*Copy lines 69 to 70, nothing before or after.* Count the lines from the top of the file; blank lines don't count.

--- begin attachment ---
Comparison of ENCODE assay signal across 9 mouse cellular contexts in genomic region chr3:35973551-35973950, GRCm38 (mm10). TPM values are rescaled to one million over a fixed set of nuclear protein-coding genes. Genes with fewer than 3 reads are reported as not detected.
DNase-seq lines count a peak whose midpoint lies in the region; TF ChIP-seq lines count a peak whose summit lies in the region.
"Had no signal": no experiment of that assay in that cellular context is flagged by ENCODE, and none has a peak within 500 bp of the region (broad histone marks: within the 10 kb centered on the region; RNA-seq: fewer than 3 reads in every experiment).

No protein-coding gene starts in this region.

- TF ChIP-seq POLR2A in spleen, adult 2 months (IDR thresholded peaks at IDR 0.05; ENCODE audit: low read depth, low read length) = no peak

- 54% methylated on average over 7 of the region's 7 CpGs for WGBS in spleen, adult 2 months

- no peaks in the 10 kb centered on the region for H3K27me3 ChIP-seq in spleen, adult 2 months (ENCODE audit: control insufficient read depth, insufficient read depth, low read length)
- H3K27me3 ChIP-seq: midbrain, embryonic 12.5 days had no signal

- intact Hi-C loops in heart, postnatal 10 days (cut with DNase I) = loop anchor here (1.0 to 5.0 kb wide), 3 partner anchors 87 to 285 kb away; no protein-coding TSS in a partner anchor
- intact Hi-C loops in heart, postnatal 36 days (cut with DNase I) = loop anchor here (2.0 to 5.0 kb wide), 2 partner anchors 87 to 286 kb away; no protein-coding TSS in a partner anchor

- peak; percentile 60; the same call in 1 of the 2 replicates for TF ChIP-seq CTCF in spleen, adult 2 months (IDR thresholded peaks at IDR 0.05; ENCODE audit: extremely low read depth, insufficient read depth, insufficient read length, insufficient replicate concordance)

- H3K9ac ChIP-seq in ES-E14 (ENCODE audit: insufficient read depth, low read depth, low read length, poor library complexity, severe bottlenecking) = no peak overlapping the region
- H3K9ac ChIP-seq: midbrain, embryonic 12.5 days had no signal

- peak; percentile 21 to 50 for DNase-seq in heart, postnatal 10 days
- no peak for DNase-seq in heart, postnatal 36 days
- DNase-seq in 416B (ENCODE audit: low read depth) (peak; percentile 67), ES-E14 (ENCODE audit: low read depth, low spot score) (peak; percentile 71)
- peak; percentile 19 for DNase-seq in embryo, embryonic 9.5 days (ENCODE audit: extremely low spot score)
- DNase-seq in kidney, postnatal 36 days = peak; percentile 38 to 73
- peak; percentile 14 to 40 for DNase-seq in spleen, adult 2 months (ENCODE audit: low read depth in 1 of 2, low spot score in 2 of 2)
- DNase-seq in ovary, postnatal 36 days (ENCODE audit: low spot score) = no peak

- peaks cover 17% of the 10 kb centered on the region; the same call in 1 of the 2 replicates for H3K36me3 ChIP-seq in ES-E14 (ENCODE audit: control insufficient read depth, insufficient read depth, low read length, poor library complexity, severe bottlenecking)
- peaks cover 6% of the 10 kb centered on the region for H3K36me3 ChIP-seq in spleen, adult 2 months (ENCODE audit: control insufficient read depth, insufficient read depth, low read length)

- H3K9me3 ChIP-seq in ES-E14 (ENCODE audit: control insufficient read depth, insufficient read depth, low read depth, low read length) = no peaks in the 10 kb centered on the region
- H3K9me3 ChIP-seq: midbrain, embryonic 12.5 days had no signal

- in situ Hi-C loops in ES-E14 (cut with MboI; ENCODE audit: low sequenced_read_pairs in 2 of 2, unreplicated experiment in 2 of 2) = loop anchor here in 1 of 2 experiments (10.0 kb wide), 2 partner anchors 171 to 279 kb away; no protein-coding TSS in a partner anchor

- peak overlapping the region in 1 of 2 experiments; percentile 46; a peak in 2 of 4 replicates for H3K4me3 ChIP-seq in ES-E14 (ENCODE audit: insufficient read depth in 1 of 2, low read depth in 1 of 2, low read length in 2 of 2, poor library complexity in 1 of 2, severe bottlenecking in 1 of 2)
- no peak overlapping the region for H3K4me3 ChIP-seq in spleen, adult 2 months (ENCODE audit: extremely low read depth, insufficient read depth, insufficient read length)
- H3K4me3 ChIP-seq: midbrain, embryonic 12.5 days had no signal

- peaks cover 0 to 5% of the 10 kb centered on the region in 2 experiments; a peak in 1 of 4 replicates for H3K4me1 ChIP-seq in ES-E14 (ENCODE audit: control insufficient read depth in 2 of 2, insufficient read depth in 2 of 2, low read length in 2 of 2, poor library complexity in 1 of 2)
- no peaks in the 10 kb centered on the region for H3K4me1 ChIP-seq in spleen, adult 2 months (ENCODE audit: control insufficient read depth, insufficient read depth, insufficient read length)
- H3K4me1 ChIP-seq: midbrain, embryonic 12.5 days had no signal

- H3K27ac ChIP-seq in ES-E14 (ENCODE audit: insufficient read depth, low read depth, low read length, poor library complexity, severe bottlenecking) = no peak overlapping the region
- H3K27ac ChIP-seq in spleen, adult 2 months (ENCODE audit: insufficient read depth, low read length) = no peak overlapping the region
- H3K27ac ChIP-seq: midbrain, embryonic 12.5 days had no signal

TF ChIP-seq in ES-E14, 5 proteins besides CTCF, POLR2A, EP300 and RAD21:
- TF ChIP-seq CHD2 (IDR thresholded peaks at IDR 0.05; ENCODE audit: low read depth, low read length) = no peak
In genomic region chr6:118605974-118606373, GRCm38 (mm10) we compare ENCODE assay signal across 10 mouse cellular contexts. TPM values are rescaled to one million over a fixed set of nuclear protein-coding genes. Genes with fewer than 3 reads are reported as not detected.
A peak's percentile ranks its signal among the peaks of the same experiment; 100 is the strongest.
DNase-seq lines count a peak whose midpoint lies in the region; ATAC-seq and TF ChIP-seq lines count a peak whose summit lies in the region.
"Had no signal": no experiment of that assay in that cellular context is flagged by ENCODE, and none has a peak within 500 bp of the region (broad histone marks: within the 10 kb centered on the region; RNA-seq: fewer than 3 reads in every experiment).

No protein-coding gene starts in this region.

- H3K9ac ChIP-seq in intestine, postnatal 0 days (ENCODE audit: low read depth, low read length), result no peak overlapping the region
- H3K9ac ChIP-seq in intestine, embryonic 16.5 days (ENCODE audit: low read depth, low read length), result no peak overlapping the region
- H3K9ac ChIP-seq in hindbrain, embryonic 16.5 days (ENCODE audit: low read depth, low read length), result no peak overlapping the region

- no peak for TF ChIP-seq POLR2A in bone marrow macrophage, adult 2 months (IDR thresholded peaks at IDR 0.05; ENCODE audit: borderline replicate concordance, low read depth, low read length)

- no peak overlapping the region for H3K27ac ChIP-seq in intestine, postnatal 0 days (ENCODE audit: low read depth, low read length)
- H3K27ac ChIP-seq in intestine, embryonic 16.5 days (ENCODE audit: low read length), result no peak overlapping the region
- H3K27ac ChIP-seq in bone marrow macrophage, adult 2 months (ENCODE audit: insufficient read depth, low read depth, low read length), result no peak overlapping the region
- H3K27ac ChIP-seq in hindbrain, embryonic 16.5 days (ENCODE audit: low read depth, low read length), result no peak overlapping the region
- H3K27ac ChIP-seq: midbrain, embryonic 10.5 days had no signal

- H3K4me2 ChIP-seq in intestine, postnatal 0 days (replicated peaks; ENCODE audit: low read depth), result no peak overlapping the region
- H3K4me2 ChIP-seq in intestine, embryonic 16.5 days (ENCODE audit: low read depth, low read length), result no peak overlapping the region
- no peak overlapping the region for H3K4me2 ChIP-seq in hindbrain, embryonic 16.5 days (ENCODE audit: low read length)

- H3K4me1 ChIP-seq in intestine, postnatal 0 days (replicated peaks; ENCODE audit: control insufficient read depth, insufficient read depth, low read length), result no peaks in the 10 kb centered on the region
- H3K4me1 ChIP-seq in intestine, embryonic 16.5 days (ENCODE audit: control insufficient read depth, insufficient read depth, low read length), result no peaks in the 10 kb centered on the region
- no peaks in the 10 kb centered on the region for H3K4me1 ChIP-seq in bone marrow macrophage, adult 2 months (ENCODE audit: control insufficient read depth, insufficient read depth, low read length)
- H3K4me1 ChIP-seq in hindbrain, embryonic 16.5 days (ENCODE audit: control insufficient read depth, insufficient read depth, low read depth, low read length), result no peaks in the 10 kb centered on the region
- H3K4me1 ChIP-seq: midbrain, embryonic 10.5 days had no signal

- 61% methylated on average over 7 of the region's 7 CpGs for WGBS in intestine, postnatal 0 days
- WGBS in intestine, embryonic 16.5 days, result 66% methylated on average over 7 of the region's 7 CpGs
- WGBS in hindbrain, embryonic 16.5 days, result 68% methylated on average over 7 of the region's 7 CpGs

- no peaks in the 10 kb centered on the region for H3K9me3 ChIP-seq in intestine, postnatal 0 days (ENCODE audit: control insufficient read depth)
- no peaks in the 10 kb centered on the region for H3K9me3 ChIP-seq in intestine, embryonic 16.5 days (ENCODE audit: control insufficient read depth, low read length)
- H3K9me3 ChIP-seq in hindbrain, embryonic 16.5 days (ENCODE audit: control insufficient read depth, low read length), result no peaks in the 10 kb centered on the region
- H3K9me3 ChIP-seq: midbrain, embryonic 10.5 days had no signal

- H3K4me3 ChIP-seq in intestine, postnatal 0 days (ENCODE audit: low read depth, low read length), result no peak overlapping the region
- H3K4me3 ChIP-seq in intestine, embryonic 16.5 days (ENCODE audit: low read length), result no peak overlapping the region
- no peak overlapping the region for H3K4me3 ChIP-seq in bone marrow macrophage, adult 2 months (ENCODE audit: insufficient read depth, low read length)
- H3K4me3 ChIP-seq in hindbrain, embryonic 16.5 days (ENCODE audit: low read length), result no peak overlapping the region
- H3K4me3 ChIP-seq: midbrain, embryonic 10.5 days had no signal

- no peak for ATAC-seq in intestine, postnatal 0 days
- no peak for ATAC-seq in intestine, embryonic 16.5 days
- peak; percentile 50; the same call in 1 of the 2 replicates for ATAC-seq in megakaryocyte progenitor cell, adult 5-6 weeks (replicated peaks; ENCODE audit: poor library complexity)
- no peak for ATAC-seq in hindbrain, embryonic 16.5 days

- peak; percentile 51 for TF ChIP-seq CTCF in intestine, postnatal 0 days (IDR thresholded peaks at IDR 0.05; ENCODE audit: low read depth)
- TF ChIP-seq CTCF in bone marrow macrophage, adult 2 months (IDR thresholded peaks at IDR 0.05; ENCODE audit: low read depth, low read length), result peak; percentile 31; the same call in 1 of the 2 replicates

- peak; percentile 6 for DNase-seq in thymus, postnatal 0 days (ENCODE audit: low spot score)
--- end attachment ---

- H3K4me3 ChIP-seq in hindbrain, embryonic 16.5 days (ENCODE audit: low read length), result no peak overlapping the region
- H3K4me3 ChIP-seq: midbrain, embryonic 10.5 days had no signal